Phone Comparisons: Huawei Mate 8 vs HTC 10

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Introduction:

Do we have a good one for you today – the Huawei Mate 8 takes on the new HTC 10.  Both devices are made from metal, although the Mate 8 has more of an iLook with rounded corners and edges, whereas HTC abandoned their rounded look for a more chiseled look with an angular approach.  The Mate 8 has subtle bezels that give it a taller look while HTC decided to put their fingerprint sensor in the front causing a larger top and bottom bezels.  The Mate 8 comes in two configurations – we are comparing the 4GB/64GB model for a fair comparison.  We will first see what these two devices share before we take a closer look at each.

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These two flagship devices have very few things in common.  The Mate 8 and the HTC 10 both use the IPS LCD display technology but are different sizes and resolutions.  Both devices share 4GB of DDR4 RAM and the ability to expand their internal memory.  They both have a speaker mounted on the bottom of the device (the woofer for the HTC 10), and they both include Hi-Res audio features when listening with earphones.  The Mate 8 and HTC 10 have fingerprint sensors for unlocking the device as well as authorizing Android Pay purchases thanks to Marshmallow.  Both have non-removable batteries with a fast charge function.  The usual suspects are there – WiFi, Bluetooth v4.2, GPS, NFC, and a microUSB port (v2.0 on the Mate 8 and v3.1 Type-C on the HTC 10) for charging and data transfer.

Please take a careful look at the detailed Specifications Comparison chart below and here you will see just how these two great devices stack up against one another – click on the "View Full Comparison" link at the end of the chart to expand the details. After that, we will look at each device in greater depth and point out some of its pros and cons.  From all of this information, we will try to determine the winner based on specs and execution of design and functions.

Specifications

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Huawei Mate 8

Huawei-Mate-8-AH-NS-appsHuawei was like a well-kept secret until they made the Nexus 6P last year – all of a sudden, techies stood up and took notice.  The Nexus 6P was well received for its design, solid build, and specifications and certainly worthy of the Nexus name.  Huawei is not your typical Chinese company that produces decent devices for a low price.  They build a high-quality product with the latest specs and price it as such.  With its large display, the Huawei Mate 8 is a phablet and has Huawei's common design sporting an all-metal body with the fit and finish of a true flagship device.  If not for its FHD display, the Mate 8 packs almost all the right parts to compete with the new devices from Samsung, LG, and HTC.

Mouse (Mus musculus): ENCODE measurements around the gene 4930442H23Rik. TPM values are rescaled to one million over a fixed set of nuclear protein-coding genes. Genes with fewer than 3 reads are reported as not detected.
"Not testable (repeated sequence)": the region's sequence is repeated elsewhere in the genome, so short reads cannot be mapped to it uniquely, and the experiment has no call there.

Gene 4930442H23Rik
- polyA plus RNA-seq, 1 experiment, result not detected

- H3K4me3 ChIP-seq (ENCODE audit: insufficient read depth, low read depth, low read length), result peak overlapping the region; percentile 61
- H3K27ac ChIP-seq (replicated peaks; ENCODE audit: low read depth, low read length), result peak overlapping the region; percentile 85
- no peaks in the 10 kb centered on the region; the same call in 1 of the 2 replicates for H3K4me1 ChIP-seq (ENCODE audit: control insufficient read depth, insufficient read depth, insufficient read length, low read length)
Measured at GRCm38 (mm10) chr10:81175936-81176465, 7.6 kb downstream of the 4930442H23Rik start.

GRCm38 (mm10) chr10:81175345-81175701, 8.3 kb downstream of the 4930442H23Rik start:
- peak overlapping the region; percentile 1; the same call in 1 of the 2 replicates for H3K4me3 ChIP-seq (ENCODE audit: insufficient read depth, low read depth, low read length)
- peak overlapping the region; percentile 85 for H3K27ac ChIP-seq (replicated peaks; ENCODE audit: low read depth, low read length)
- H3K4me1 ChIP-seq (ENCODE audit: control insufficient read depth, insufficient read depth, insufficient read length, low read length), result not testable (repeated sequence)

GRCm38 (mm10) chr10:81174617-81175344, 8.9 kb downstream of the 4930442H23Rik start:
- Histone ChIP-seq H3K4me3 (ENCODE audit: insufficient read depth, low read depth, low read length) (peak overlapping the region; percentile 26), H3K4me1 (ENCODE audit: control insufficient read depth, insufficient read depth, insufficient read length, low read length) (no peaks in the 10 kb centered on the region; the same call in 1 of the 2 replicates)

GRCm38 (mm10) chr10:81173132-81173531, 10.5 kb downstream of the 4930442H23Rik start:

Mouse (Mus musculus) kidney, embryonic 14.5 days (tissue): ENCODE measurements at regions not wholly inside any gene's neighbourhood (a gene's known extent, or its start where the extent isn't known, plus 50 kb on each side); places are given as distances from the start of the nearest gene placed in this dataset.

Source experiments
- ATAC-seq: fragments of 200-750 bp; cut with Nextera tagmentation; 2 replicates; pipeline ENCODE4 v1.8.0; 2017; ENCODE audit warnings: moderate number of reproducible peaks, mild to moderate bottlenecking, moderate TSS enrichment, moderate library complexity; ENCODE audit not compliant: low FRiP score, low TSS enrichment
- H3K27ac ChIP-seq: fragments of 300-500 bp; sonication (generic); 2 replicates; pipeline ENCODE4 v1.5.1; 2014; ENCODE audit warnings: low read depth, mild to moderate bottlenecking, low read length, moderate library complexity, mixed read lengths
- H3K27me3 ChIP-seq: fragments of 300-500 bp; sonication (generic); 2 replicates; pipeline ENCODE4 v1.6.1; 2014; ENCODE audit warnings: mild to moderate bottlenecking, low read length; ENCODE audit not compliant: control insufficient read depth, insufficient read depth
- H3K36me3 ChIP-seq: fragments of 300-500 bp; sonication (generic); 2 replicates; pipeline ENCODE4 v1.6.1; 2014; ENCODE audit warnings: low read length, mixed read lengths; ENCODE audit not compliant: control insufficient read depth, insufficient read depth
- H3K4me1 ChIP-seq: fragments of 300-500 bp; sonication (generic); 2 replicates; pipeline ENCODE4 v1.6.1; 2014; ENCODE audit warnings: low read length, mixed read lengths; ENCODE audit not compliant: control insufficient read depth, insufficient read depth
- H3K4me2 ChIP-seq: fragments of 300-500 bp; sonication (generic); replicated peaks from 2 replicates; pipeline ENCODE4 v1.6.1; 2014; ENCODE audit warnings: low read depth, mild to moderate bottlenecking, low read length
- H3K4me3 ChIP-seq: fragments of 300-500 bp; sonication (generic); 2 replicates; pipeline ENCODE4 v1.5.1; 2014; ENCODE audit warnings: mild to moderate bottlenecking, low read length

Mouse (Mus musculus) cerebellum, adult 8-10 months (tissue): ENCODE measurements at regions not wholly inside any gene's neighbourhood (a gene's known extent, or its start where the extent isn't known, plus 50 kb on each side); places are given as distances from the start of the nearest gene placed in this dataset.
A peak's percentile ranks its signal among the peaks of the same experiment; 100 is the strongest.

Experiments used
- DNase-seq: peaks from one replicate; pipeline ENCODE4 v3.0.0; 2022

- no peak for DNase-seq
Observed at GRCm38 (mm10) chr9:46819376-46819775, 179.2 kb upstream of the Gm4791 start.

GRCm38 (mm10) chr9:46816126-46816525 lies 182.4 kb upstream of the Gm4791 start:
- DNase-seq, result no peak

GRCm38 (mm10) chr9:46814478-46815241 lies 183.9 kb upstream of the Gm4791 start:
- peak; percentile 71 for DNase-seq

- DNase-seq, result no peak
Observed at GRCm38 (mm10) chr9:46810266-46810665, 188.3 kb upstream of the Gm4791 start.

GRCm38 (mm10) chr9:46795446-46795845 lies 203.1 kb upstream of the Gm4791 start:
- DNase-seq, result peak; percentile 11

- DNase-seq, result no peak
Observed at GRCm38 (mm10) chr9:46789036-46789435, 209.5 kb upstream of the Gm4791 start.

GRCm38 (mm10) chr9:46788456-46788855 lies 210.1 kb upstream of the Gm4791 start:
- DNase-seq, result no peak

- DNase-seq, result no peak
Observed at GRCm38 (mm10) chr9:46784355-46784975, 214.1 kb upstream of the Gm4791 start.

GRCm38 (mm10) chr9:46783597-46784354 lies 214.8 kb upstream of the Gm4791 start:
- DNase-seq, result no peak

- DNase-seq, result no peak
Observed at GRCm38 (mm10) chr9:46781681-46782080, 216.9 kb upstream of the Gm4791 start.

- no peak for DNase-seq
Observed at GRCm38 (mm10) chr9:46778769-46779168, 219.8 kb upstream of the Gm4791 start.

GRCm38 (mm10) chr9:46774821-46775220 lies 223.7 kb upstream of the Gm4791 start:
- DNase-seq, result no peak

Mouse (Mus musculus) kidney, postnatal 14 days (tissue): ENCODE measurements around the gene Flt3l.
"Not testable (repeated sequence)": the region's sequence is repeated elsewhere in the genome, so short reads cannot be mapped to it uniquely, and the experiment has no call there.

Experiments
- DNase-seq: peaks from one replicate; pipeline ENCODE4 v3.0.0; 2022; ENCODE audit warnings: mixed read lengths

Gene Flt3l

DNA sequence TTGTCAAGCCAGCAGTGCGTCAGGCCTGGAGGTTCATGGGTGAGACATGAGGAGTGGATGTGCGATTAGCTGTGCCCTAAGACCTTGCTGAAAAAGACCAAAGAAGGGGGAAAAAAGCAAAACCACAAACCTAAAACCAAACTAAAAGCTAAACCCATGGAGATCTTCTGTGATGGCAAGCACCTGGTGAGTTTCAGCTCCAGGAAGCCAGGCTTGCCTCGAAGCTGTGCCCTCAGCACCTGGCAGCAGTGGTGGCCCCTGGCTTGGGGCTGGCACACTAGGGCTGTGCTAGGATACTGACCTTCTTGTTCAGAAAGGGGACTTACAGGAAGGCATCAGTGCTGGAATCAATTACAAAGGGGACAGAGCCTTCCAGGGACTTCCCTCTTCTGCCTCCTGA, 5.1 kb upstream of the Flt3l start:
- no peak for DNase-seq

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The Huawei Mate 8 sports a large 6-inch IPS-NEO LCD FHD display with a resolution of 1920 x 1080 with only 368 pixels-per-inch (PPI) because of its large size.  Huawei likes to use their homegrown processors; the Mate 8 has a HiSilicon Kirin 950 octa-core model with a quad-core clocked at 1.8GHz, and quad-core clocked at 2.3GHz, which produces record-breaking test results.  They also like to use their graphics processors, and the Mate 8 packs an excellent Mali-T880 MP4 GPU, and it can handle any game graphics thrown its way.  It packs 4GB of DDR4 RAM and 64GB of internal memory that is expandable to 128GB via a microSD card.

If there is an area where the Huawei Mate 8 suffers, it may be the camera area – pictures were good, but not up to par with other flagship devices.  The Mate 8 uses a 16MP sensor for their primary camera and then added an aperture of f/2.0, phase detection autofocus (PDAF), a dual-tone flash, and OIS.  Huawei also selected a large 8MP for the front-facing camera (FFC) is a wide-angle lens and f/2.4 for selfies and video chatting.  A large 4000mAh non-removable battery powers the Mate 8, and it has fast-charge that will give you a 37-percent charge in only 30 minutes.